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Ultimately, their stronger unified cultural need to establish their dominance in another land is the most important reasons for the foothold established by the English and the Spanish in the New World. It is true that a plethora of different races, ethnic groups, nationalities, and cultures arrived on the North American soil prior to 1776, the year that America began its process of embarking upon its independence, of officially becoming the independent country of United States of America. This begs the question of why did the Spanish (and Spanish Americans) and later primarily the English (and English Americans) become the dominant ethnic groups in the New World, and not the other nations that established settlements, for instance, perchance, the Dutch?
This paper will argue that the predominant historical evidence, as discussed in The Ethnic Dimension in American History and Major Problems in American Immigration and Ethnic History as well as American Mosaic and the text Out of Many suggests that the reason for this dominance was twofold. First of all, Spanish and the English dominated the seas and the land, militarily, in the way that other European nations such as the French did not. English settlers in particular had religious as well as economic reasons for developing a cultural and sociological grip as well as an economic support in the new nation. The fact that the British and Spanish nations were both more unified, had more mercantile capitol support, and were technically more advanced than their rivals, particularly on the seas, coupled with their greater need to establish settlements in the new land to ensure their dominance. It is tempting to view the English dominance purely as a product of military might, of course. But while this undoubtedly played a factor in the domination of the English and the Spanish, ultimately the reasons for British and Spanish were more cultural than purely military or technological, this essay will argue.
On a level of military technology the English in particular exercised military dominion, winning what came to be known as ‘Prince Phillips War,’ defeating Native American alliance against the New England colonists. The British also later dominated France and the still existing strong Native American tribes in what came to be known as ‘King William’s War’ in 1689. In May of 1702, England declared war on France after the death of the King of Spain, Charles II, to stop the union of France and Spain.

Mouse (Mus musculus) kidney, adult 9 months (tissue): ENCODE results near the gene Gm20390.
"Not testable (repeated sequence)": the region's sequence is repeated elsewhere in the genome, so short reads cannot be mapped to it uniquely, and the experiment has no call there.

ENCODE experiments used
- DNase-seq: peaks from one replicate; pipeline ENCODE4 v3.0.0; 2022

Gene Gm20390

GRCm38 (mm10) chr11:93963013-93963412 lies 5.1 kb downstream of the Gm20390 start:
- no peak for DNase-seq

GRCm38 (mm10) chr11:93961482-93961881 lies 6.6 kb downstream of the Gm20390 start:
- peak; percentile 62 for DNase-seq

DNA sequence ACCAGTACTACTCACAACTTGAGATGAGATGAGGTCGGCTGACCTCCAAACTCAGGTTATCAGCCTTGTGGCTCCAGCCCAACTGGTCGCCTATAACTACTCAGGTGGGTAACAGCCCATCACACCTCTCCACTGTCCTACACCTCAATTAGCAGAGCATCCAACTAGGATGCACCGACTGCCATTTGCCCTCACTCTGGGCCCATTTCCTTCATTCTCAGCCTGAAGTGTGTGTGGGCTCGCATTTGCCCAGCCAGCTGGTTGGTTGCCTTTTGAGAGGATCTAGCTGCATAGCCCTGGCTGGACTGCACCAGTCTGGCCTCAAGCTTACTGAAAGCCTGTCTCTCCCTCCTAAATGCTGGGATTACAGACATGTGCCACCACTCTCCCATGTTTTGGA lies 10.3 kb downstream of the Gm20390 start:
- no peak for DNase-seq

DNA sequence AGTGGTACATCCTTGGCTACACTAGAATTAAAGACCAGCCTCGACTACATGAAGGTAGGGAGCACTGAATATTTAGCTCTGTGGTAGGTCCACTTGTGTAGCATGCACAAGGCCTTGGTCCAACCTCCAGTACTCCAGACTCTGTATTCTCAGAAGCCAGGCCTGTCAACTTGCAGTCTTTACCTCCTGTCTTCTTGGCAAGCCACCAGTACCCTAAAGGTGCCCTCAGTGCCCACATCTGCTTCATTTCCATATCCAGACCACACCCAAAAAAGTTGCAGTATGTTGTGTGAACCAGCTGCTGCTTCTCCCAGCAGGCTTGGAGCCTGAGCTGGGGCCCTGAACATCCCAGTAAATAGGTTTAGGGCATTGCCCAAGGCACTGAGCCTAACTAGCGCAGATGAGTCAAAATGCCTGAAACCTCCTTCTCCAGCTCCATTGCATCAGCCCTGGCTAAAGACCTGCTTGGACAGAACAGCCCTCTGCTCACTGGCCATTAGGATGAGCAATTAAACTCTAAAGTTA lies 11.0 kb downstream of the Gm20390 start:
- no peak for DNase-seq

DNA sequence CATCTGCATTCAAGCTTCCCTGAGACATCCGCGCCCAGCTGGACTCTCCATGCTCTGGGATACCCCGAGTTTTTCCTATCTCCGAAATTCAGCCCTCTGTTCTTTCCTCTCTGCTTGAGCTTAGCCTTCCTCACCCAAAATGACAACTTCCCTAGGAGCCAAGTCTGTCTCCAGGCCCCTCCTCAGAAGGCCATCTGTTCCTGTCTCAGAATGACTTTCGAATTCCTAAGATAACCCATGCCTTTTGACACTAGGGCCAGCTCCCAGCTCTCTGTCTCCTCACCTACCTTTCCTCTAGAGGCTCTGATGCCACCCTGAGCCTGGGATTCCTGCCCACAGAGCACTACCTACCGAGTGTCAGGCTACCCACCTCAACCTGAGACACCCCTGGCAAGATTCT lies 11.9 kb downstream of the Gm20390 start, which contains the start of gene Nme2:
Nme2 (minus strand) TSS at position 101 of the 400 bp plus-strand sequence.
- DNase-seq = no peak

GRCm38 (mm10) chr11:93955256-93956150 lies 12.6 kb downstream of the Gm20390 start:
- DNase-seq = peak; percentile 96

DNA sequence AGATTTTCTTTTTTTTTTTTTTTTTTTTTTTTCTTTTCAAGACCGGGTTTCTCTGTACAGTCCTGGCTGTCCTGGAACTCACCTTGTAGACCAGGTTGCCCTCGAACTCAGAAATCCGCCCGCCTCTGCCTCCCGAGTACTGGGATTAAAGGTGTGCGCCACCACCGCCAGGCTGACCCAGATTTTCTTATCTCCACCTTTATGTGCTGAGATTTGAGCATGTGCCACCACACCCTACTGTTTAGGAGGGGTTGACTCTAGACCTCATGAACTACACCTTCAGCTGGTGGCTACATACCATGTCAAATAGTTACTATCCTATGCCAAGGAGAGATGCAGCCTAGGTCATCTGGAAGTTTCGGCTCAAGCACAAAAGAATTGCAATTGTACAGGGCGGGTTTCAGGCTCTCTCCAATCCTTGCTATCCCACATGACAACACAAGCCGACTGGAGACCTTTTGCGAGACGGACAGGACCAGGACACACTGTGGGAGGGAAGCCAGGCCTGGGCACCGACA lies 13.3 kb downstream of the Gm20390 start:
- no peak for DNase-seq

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During this time as well their was a cluster in the riverbancks by using the Indian method which developed a limited exports. They aquiered these skill while they had been in Canada and Arcadia as hired laboreres. The French's new young generation took up farming and moved inland to Native American villages and intermarrying and extending their fur trade west and south into Mississippi Valley. By this time both Spain and France were unwilling to transport large number of subjects to the New World. Resulting in conflicts for both.
Militarily, in the New World, the English dominated the French and the Native Americans the French had allied with. In terms of their population, the Anglo colonists far exceeded the French. True, some French had fled feared persecution in their homeland. But the English domination of the land was so long lasting and entrenched in terms of the existing governmental structures, the French and eventually even the Spanish had no corresponding long-standing geographic and political existence from an organizational standpoint in the New World.
Their are many differences that we can see the Spanish and French had while staying in America. From the way they handled Native Americans to their religion. Once again the text book "Out of Many" by Fargher,Buhle, Czitrom and Armitage; shows us there are major diferences between them. The diferences were that Spanish is said to subjugate Native people and organized as labor force for mines and plantations. While French allied with autonomus Native tribes and traded with them. In religion they are different because Francisians people of New Mexico inssited on Native Americans to adopt European religion and culture practices. On the other hand its said that the French Jesuits of New Frances allowed them to adapt christianity to their own traditional way of life. The Pueblo accepted because they needed Spanish as theyre allies against Navajo and Apaches tribe this occured by 1690. The whole point is they learn how to live with eachother at least for some time proving it was possible.